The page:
Source data

Extended Data Figure 5 HSC defects in Fanca−/− mice exposed to chronic stress.

a, Schematic representation of the 8-week serial treatment schedule. Mice were injected with either pI:pC or PBS eight times during the first 4 weeks of the schedule, as indicated. After a further 4-week recovery period, the mice were then euthanized and bone marrow was isolated for cell cycle analysis and competitive repopulation assays. b, Cell cycle analysis of LT-HSCs isolated from wild-type (WT) or Fanca−/− mice at the end of the serial treatment schedule depicted in a. Ctrl, control. Mean ± s.d. is shown, n = 6 mice per group. c, Schematic representation of the in vivo label retention assay used to assess long-term cycling behaviour of LT-HSCs. Wild-type or Fanca−/− mice harbouring both the Scl-tTa and H2B-GFP transgenes were serially treated with PBS or pI:pC according to the schedule illustrated in a. At the end of the schedule, drinking water was supplemented with doxycycline (DOX) to prevent de novo labelling of HSCs with GFP. Mice were euthanized after 70 days of DOX treatment and bone marrow was harvested for FACS analysis. d, Absolute levels of engraftment of CD45.1+ cells in the peripheral blood of recipient mice at 6 months (24 weeks) after transplantation. Mice were transplanted with a competitive chimaera, with the test population consisting of bone marrow from PBS- or pI:pC-treated wild-type or Fanca−/− mice as described in Fig. 4b. Each point denotes an individual recipient mouse, which received bone marrow from a single treated mouse. The mean ± s.d. is indicated with bars; n = 17 mice (Fanca−/−); n = 18 mice (wild type). e, Relative composition of the peripheral blood in wild-type or Fanca−/− mice at the end of the treatment schedule depicted in a. Mean ± s.d. is shown, n = 11 mice (Fanca−/− mice); n = 17 mice (wild-type control); n = 18 mice (wild-type pI:pC). f, Absolute frequency of LT-HSCs, MPPs and committed progenitors in the bone marrow of wild-type or Fanca−/− mice at the end of the treatment schedule depicted in a. CLP, common lymphoid progenitor; CMP, common myeloid progenitor; GMP, granulocyte–macrophage progenitor; MEP, megakaryocyte–erythroid progenitor. Mean ± s.d. is shown, n = 9 mice (wild-type control CLP, CMP, GMP, MEP); n = 11 (Fanca−/− control); n = 12 mice (wild-type control LT-HSCs, MPP, Fanca−/− pI:pC). gi, Peripheral blood cell parameters for wild-type or Fanca−/− mice at the end of the treatment schedule depicted in a. gi, Total white blood cell count (WBC; g), haemoglobin level (Hb; h) and platelet count (PLT; i) are shown for individual mice. Mean ± s.d. is shown, n = 6 (control group); n = 12 (pI:pC group).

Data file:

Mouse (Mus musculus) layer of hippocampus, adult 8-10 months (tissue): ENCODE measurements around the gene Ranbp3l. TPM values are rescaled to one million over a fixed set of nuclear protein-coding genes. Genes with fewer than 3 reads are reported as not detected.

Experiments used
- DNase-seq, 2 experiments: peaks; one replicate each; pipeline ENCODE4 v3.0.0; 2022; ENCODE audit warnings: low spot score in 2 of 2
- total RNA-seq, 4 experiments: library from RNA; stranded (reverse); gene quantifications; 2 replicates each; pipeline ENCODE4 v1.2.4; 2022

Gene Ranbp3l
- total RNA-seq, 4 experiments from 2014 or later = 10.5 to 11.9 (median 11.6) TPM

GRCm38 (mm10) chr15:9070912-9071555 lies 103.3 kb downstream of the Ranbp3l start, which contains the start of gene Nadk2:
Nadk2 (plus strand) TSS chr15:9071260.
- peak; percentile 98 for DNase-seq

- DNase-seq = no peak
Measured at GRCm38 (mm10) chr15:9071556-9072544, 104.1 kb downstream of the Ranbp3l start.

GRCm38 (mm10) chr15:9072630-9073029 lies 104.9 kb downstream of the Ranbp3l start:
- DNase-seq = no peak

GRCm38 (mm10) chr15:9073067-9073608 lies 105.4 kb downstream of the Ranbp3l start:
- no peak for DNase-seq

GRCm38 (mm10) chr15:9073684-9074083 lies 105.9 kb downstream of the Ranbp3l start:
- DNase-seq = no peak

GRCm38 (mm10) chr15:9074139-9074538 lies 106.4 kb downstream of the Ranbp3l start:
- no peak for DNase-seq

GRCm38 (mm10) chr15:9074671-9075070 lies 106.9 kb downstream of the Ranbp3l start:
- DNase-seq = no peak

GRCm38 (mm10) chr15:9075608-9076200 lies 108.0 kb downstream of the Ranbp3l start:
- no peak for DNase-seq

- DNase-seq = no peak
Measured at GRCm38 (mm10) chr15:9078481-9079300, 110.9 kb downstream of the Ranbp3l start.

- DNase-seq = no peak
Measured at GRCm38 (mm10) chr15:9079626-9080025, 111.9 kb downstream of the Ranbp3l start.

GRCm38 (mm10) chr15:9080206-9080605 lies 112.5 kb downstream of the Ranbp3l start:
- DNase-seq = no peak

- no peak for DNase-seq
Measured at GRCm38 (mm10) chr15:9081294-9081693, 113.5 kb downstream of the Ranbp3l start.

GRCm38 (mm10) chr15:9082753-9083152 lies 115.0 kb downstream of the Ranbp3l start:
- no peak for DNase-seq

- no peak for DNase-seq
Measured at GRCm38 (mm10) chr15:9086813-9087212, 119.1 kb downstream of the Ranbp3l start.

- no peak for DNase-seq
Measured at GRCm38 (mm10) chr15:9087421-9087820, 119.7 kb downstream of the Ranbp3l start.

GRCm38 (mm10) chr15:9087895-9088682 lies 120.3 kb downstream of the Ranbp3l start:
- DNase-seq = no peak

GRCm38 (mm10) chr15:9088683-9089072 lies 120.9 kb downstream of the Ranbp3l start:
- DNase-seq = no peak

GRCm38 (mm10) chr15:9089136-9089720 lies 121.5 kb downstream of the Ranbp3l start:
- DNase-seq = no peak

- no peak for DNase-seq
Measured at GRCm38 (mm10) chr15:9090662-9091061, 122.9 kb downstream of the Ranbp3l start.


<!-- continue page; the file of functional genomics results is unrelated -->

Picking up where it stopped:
Source data

Extended Data Figure 6 Severe aplastic anemia in Fanca−/− mice exposed to chronic stress.

a, Schematic representation of the extended treatment schedule that mice were subjected to in the survival study described in Fig. 4c. Each 8-week round of treatment depicted here is referred to as a single cycle. bi, H&E-stained sections of tibiae isolated from moribund pI:pC-treated Fanca−/− mice. Individual mice are numbered 1–10. k, Frequency of c-Kit+ CD41+ megakaryocytes within the bone marrow (BM) of moribund Fanca−/− mice treated with pI:pC versus age-matched PBS-treated Fanca−/− mice (control (Ctrl)). n = 6 (control); n = 8 (pI:pC). l, m, Reticulin-stained bone marrow sections from either an age-matched PBS-treated Fanca−/− mouse (l) or a moribund Fanca−/− mouse treated with pI:pC (m).

Source data